Zap's Musical Gear
Click on any device in the picture, or just check out the list below
[Picture of my synths]
(Most of) Zap's Musical Equipment
Control devices
Dell Dimension XPS Pro 200
(Not in picture) My main computer, a 200 Mhz Pentium Pro machine, with 3 gigs of HD and 80 megs of RAM running Windows NT 4.0. For music production I mostly use CakeWalk 3.0 Pro, CoolEdit96, AWave and a few others.
Amiga 500
(Hardly in picture) Until just recently I used my Amiga (with 3.5 megs of RAM and 120 megs of HD, gosh this sounds ancient by todays standards) for all music production, using OctaMED 5.0 Pro as my main sequencing software.
Synthesizers and other sound creation devices
Digital synths/samplers
Ensoniq TS-12 Performance/Composition synthesizer
(Bottom in picture) A wonderful, digital workstation. Multitimbral workhourse, with a completely wonderful effects processor! Read more about it in this review (by yours truly!). I've got it expanded to 8 megs of sample RAM.
Sound Blaster AWE-32 soundcard
(Not in picture) This is a gadget you know well, I presume. I have 2 megs of sample RAM on mine, and use it mostly for sampled sounds, and as a MIDI controller. I wouldn't be caught dead using any of the onboard sounds!
Casio SK-1
(Not in picture) This is really a toy, but I used to actually use it. Now my son plays more on it than me. Here's some info.
Analog synths
Korg Mono/Poly
(Left on the table) One of my most precious possessions. This wonderful analog beast simply can't be described in words. Let me put it this way, if I had a TB-303 and this one in a burning building, I wouldn't hesitate a second before saving this one and leave the TB-303 to burn. I wrote a review of it for sonicstate that you can read if you like.
Yamaha CS-5
(Right on the table) This is my first musical instrument purchase ever, and holds more of an emotional value than actual musical value. It's a simple analog single oscillator single filter synth with next to no bells or whistles. I does however have an external audio input to filter external sources, which is what I often use it for. It also does very sweet "blip" sounds when using the high-pass filter mode, which I also use a lot. Here are more info about a very close relative, the CS-10.
Roland MKS-50
(Near top of the rack) The rack version of Juno-2. Good for sweepy pads, has nice sharp filters and a cult chorus. More info here.
Syntecno TeeBee-303
(Yellow thing in the rack) This is Syntecno's wonderful, yellow TB-303 clone. It does it's job, and then some, because it's at the same time my MIDI->CV converter, my MIDI fader box, and the coolest colored synth I own!
Logan String Melody II
(Far right in picure) When I was younger, my musical instrument purchases was on a very tight budget indeed. So I figured "why buy an expensive polyphonic [these were the days when even polyphony was a new thing!] synth, when I can buy a used string synth for a tenth or less of the price!". This oldie costed me about $50. One fun feature with it is that it's 100% polyphonic, i.e. you dan depress every single key on the keyboard, and they all make noise! Naturally MIDI wasn't even dreamed about when it was made....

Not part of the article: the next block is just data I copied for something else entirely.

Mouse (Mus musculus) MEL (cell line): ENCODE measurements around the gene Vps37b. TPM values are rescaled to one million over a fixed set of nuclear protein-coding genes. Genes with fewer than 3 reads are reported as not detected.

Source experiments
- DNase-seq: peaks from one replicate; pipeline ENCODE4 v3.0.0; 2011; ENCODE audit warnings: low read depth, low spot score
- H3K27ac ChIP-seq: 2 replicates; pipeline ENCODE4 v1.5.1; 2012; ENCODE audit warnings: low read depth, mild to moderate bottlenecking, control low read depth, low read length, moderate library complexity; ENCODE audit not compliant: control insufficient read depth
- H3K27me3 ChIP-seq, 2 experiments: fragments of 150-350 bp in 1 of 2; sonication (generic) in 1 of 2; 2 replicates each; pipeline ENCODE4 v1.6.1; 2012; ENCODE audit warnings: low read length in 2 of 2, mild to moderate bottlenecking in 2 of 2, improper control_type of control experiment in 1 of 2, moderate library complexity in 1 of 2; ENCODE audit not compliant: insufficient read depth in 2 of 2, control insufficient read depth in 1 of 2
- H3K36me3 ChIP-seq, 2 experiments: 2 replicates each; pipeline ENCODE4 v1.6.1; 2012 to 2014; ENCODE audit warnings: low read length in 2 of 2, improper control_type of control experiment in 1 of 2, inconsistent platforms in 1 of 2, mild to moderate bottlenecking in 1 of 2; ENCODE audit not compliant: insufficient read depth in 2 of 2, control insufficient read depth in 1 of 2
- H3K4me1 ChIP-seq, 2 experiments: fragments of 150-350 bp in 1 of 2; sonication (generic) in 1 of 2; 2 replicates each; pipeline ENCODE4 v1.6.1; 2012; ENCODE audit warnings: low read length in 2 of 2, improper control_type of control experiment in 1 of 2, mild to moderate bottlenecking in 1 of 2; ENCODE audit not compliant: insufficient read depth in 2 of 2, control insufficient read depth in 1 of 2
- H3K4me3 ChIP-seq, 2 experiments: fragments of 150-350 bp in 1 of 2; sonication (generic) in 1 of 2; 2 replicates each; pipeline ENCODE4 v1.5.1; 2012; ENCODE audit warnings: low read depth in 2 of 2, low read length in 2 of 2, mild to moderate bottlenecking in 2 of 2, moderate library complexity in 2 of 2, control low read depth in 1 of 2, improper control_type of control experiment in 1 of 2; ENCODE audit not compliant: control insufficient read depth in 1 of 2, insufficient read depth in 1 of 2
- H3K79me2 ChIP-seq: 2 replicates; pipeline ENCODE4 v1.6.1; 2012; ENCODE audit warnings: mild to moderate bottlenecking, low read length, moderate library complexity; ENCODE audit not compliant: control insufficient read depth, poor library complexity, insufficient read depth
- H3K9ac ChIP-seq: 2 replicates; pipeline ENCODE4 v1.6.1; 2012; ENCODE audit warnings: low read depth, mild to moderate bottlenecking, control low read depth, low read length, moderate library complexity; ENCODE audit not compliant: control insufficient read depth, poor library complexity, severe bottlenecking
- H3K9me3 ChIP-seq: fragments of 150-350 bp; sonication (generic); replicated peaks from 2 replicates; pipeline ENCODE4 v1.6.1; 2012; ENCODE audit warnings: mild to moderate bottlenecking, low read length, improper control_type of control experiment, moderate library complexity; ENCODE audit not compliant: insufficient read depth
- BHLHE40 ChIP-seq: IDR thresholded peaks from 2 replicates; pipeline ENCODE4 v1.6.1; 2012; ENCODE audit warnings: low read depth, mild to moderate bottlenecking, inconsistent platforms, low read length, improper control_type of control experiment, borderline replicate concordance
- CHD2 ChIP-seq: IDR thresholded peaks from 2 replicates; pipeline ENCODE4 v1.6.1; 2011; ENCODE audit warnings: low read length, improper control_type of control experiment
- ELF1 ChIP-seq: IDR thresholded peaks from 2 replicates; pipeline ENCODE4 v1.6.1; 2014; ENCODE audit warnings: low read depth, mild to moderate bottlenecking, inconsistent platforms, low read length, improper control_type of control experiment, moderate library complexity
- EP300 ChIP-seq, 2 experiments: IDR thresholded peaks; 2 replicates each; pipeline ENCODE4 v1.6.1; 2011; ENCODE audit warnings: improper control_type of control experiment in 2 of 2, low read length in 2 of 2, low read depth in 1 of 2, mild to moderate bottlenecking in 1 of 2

Drum machines et. al.
(far left in picture) A drummachine, not very often used nowdays. Pretty limited range of sounds....
Boss DR-110
(Not in picture) An old analog drummachine with culty synthy sounds. Seldom used now, since I've sampled it.
Simmons V5
(Bottom of rack) Yes, you do believe your eyes - it's the synth unit for the famous Simmons drums, that plagued most 80's music with their superheavy "pooowwww" toms. Sadly, this unit no longer works. In fact, it's death was one of the staring sparks of inspiration for writing Stomper!
Sound processing devices and FX
Loco MX-1200 Mixer
(on top of everything in the middle) My main mixer unit. Not very advanced, not very high quality, but who cares about a little hum or noise, which you can easily delete with CoolEdit's noise reduction! :-)
Boss Digital delays x 2
(on top of the rack, almost) One Boss D2 digital delay (a simple "guitar pedal" style digital delay with suprisingly high quality for it's price and it's "era") and one Boss RSD-10 (which has some sampling options in it, that I don't use nowdays)
MXR-01 Digital reverb
(gray thing in the rack) A fairly old digital reverb with a pretty metallic sound. Very rarely used, partially because of it's not-too-wonderful sound, but in 90's music there isn't much reverb anyway... :-)
Old Hitachi D2330 tape deck
(on top of the rack) The reason I list this tapedeck in the effects section, is that I use it for distortion :-). Feeding line-level signals into the microphone input yields a great crunchy overdrive!
Sound output and recording devices
AIWA M200 tape deck
This is an ancient machine, but it has this wonderful quality of bygone days. Metal casing, adjustable bias, EQ 70/120uSEC, and so on...
Technics RSB-11W tape deck
A bit more modern. Yields lots more noise, I try to avoid using it....
SoundBlaster AWE32
I list this here again, because I sample all my songs in 44.1khz/16 bit CD quality, clean off any mixer and/or soundcard noise with CoolEdit96, and then back up the full quality sample to DAT backup tape with Windows NT backup. I then convert it to RealAudio and MP3 files, and upload the RealAudio files to my musicpage. I use the MP3 files to master my tapes.
Homebuilt Amplifier (2x250W or something, who knows?)
My brother built this thing many years ago. Has been known to reduce several sets of speakers to confetti. It has a low power mode, and a high power mode. Turning it on is not completely unlike the intro sequence to "Back to the Future" (you know "Primary power" - klick, "Secondary power" - klick...) I use it in low power mode, to keep my speakers alive.... :-)
JMS Unique 3500 Speakers
Well, they are speakers, allright? Ranked to 120W music power, they say.

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